You will take time to recover, as the medication is very strong, but you will find that as you improve your confidence will return.  I have had this disease since 2001 and manage it by diet and stool softener.  I went 6 years before my first flare, which was treated with medication only.  Like me, a lot of people have said they had the flare because they got complacent and ate food they knew from experience upset them.

    But everyone is different with this disease.  I hope you recover with no need for surgery.  Best wishes.

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    • Posted

      Thanks so much for the advice. I hate having this feeling of impending doom, but I really need to change my thought process on this. The whole ER event was traumatic for me. I have never had a symptom before and to have this now came as quite a shock. It’s good to hear success stories with conservative management. So much of what I’ve been reading online is so scary. 
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    • Posted

      Hi Jean

      Yes, it takes time to realise that people mostly post when they have problems, and don't if all goes well. (A biased sample - I used to be a statistician before I retired lol!!!).  It does take time to get over an attack, and patience is needed.  The forum gets all sorts of queries about timings and symptoms for the first month or so, then nothing.  A few will report back a few months later saying they are improving and feel much better.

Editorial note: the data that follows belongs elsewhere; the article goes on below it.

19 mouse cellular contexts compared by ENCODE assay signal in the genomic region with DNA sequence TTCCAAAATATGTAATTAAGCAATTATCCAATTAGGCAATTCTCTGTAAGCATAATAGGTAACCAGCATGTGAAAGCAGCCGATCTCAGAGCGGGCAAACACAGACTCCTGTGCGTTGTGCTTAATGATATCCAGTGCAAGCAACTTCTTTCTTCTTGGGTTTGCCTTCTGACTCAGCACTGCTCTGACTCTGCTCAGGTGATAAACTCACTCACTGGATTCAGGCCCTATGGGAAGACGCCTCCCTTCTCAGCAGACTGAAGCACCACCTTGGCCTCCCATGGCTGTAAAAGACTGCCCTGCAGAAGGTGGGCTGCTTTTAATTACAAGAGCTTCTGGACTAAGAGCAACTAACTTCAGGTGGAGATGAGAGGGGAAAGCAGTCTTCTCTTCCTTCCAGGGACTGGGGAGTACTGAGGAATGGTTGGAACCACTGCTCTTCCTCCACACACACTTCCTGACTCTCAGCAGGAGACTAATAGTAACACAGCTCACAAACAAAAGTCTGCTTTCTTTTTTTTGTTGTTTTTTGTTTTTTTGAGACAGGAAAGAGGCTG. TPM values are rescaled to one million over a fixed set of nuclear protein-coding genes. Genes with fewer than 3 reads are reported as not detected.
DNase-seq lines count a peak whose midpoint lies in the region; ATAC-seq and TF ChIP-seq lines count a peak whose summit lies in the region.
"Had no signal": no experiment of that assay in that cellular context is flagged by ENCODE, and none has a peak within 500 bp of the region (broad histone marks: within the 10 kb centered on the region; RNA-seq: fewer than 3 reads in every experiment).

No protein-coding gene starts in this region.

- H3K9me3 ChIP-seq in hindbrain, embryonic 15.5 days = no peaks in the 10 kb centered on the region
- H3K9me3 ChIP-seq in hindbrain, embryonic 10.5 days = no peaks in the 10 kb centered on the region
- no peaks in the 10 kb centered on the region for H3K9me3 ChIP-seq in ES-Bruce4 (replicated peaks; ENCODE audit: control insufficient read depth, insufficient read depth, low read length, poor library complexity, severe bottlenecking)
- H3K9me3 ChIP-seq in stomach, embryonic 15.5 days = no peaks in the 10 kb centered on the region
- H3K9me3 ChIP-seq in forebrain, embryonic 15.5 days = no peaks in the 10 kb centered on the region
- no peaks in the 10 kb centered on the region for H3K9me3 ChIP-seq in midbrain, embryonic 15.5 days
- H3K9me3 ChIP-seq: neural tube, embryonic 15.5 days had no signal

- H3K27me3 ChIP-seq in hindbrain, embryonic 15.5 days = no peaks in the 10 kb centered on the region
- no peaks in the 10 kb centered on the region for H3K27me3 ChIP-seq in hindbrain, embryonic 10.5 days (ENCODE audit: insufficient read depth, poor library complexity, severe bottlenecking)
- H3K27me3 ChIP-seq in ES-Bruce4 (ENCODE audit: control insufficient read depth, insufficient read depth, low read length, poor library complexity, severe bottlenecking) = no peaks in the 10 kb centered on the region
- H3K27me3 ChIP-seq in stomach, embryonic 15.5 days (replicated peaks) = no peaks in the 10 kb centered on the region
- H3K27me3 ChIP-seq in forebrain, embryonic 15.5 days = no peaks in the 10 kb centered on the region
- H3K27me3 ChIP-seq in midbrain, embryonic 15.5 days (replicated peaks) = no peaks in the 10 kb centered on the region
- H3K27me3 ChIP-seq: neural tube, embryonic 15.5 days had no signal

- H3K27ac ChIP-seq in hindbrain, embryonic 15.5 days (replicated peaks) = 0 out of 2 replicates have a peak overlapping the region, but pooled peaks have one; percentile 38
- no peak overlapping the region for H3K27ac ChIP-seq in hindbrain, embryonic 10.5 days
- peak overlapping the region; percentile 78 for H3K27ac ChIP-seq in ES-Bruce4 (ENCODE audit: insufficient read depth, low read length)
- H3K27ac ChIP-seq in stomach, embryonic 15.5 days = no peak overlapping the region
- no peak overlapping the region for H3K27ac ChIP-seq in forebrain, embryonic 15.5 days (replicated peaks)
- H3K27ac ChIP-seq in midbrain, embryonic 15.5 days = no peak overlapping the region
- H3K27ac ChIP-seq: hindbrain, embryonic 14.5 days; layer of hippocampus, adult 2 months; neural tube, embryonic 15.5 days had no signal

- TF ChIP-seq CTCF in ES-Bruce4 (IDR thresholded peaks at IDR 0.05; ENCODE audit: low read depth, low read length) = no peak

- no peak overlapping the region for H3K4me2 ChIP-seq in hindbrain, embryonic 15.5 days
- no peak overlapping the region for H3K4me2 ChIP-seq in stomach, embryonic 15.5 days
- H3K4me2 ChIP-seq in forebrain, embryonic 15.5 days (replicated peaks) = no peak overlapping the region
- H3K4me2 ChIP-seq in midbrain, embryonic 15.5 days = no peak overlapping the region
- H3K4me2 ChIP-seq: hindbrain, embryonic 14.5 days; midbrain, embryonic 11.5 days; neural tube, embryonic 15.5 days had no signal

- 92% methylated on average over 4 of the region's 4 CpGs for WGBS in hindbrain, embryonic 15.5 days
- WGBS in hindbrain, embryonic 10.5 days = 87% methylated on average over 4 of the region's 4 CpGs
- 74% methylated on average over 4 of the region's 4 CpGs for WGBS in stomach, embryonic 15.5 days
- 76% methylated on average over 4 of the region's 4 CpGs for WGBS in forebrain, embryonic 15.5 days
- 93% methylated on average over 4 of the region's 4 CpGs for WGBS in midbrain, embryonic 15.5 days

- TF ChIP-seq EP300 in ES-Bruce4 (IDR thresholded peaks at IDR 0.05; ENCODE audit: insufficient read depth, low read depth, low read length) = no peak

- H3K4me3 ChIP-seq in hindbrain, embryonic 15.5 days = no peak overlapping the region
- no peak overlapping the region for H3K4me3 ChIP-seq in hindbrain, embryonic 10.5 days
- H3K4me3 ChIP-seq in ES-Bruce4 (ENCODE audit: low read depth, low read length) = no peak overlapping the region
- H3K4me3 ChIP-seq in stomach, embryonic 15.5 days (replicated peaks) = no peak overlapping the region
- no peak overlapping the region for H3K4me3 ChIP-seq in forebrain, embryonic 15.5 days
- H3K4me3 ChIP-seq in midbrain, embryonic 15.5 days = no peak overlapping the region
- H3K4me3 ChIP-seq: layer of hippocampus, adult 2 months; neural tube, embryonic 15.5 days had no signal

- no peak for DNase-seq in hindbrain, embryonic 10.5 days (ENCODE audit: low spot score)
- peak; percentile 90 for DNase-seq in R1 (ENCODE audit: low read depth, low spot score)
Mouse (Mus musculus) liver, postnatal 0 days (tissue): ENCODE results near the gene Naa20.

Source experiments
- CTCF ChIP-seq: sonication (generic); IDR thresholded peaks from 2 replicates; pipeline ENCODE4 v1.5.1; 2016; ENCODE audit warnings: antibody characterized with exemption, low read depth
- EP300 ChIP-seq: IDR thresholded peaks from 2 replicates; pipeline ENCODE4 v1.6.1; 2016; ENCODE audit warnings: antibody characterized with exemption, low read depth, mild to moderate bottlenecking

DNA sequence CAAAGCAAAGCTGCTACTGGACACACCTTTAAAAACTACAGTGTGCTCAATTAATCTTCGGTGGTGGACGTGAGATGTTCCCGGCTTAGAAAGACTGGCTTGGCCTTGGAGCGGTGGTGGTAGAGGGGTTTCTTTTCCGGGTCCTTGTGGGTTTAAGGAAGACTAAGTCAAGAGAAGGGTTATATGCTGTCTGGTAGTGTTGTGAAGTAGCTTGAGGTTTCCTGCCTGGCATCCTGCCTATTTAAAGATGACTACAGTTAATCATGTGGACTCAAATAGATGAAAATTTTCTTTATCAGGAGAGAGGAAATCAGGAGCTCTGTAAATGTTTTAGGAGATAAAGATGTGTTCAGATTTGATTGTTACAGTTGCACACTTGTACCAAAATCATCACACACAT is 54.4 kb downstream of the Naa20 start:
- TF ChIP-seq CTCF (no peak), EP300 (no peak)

I've found the younger the person, the less patience they have, often because they are being pressurised to return to work whilst still feeling ill, or have family pressures.  Employers mostly have no understanding or sympathy with this disease.  So keep records of everything if you think you might fall into this category.

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    • Posted

      Thank you for your response, it definitely helps ease my mind. You’re so right, lots of obligations and pressure from all directions! It’s hard to explain to others the amount of time healing takes. So many people say oh, I have diverticulosis too... Well, the ITIS is much worse than they seem to understand. Honestly, I knew nothing myself about this until now. 
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  • Posted

    I am in the USA and they could not wait to take out my sigmoid colon. I did not want that. I asked the surgeon how many of "these" has he done. 8 he replied. I ran, not walked out of there, went to Stanford University where there are doctors who do 8 of "these" a week.

    If you are going to have it done, please have it done in a hospital that specializes in it.

    If you really want surgery, start complaining your ass off. Diverticultis, when it is severe can kill you. 

    If the diverticula rupture you will end up with abdominal sepsis.

    It is up to you, if you can live with pain, do it. The surgery, even at Stanford University is incredibly painful. Not during the surgery (of course they knock you out) but for at least a week or 2 afterwards.  

    IF you really want the surgery, research the places that do it and go see someone THERE. 

    Worst pain I ever been in after having my sigmoid colon removed. I would advise you to live with it if you can, and get a better surgeon if you can't.

    Best,

    Cecil